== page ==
8 Replies Latest reply on Nov 6, 2007 1:05 PM by taylorb

    Cloning Linux VMs

    taylorb Expert


      When cloning a linux VM or using a Linux VM as a template is there anything to watch out for?  Do I need some linux equivalent of Sysprep on windows?  



        • 1. Re: Cloning Linux VMs
          oreeh Guru

          There isn't such an equivalent.

          After cloning non-Windows VMs you have to adjust the settings (IP, hostname, ...) yourself.

          • 2. Re: Cloning Linux VMs
            mikepodoherty Expert

            You can use the sys-unconfig command to remove host name, IP address, etc.  I use it for my template servers in Solaris and the documentation in the man pages indicates that is should also work in Linux.

            • 3. Re: Cloning Linux VMs
              virtualdud3 Master


              I believe that, in some circumstances, you actually can customize a Linux guest:



              Linux Requirements for Guest Customization



              Guest customization of a Linux guest operating system can occur if:

              The clone or template has one of the following Linux versions installed:

              Red Hat Enterprise Linux AS 3.0

              Red Hat Advanced Server 2.1

              SUSE LINUX Enterprise Server 8

              The clone or template has a root volume formatted with ext2 or ext3 file system.


              Note: A default installation of SUSE LINUX Enterprise Server 8.0 formats the disk using the ReiserFS file system, which is not supported. If you would like to customize your SUSE virtual machines, be sure to format the disk using an ext2 or ext3 file system during the installation of the guest operating system.

              The VMware Open Source Components installed on the VirtualCenter management server.


              Refer to Installing the VMware Open Source Components for additional information.









              Note, I haven't used these, so I'm really not sure if it allows you to change the hostname/IP address.  If Oliver says that it is not possible, I am inclined to believe him.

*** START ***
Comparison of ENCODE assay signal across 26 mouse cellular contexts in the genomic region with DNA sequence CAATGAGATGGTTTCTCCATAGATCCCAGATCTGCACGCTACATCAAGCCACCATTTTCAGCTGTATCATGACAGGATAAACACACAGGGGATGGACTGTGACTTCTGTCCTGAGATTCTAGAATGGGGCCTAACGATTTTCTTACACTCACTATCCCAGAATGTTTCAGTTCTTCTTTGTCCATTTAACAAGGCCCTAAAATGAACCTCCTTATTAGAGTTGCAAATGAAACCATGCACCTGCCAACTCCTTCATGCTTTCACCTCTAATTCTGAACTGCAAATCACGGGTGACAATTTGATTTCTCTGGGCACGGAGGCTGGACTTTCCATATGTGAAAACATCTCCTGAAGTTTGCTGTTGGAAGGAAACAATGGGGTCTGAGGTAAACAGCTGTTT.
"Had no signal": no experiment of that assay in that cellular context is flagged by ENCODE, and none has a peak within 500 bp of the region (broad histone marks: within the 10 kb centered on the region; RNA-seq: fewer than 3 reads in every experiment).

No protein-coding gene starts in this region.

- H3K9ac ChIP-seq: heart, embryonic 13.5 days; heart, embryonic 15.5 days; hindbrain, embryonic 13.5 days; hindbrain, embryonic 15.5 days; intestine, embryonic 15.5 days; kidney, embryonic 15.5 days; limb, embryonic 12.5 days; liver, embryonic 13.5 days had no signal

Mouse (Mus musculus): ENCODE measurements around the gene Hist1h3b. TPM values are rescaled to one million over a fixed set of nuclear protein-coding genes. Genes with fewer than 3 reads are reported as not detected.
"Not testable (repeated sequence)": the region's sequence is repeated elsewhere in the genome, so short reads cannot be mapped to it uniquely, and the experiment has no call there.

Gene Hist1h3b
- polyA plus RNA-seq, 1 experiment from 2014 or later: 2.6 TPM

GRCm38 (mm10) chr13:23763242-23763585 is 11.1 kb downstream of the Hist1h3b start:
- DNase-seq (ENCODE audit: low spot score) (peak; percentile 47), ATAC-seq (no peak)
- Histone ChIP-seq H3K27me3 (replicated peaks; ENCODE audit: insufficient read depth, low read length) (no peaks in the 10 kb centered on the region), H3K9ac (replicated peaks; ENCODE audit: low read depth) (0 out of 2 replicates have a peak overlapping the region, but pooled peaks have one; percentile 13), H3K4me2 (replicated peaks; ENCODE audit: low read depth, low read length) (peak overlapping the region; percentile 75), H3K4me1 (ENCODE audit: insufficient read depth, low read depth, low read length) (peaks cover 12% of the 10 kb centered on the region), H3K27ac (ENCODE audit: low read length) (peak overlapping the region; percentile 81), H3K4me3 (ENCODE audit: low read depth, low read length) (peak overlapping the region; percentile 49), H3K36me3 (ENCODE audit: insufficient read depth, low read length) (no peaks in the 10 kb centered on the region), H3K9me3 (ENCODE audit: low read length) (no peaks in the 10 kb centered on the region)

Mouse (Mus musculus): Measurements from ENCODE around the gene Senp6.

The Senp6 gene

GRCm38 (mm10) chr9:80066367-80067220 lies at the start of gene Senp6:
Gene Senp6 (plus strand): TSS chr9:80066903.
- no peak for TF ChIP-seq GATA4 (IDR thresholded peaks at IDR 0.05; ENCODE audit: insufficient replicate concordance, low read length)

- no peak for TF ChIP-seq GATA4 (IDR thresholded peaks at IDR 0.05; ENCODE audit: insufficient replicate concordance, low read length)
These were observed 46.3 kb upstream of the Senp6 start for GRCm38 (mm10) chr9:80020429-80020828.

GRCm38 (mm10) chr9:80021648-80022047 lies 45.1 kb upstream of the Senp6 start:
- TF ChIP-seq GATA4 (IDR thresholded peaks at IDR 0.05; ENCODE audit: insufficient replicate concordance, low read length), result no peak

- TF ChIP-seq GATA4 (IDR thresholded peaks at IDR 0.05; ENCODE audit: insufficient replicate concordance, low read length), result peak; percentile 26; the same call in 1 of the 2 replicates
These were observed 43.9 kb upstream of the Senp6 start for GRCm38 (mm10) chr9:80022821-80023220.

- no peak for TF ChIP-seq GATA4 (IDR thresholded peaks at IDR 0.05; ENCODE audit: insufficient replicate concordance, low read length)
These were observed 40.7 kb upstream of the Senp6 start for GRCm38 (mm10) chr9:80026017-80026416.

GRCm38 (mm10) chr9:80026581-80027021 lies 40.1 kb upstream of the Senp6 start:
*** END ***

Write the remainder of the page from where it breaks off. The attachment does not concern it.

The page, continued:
For what it is worth, I have found that, with Linux guests, it is easy-enough to just rely on kickstart installation script (with the desired options, IP address, hostname, etc.) instead of cloning and then monkeying-around with the customization.  Just my $0.02 worth.







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              • 4. Re: Cloning Linux VMs
                dwight@dwightandamy.com Hot Shot

                Cloning Linux VMs works fine.  Once they are cloned you may still need to configure them.


                It's simplest to set up the base template to get it's configuration from the network.  I.E. DHCP for network configuration, LDAP/NIS/NIS+ for accounts, automounter/nfs for shared directories (if needed), then if the host needs a static address and hostname that can be configured on the DHCP server.  The rest can be configured from the network itself.


                RHCE, VCP

                • 5. Re: Cloning Linux VMs
                  oreeh Guru

                  To be honest I never tried the Linux guest customization since manually changing a hostname and an IP address isn't that "complicated".

                  With newer Linux distros you usually have to modify the network scripts anyway (due to the infamous MAC address hard coding).

                  • 6. Re: Cloning Linux VMs
                    dwight@dwightandamy.com Hot Shot

                    Yeah, the Mac address issue in the network configuration files is a pain.


                    I've taken to removing the Mac address from the network configuration and setting it to DHCP before creating the template.  I've found if I don't do that and someone else manually configures the VM I cloned for them they will set up their network configuration and forget to change the Mac address and call me wondering why their networking configuration doesn't seem to be working.


                    RHCE, VCP

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                    • 7. Re: Cloning Linux VMs
                      virtualdud3 Master

                      Yep, cloning Linux VMs works fine; I don't think there was ever a question about whether or not it is possible to clone Linux VMs.


                      I think the question was whether or not it is easier to clone, then configure, including changing/configuring IP, hostname, MAC tweaking, etc. etc.  None of the previous configuration steps are very difficult; as I said before, I personally have found it easier/quicker to simply alter the appropriate lines in the ks.cfg (kickstart configuration file), and walk away while the installation proceeds.



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                      • 8. Re: Cloning Linux VMs
                        taylorb Expert


                        Thanks everyone, all very helpful comments.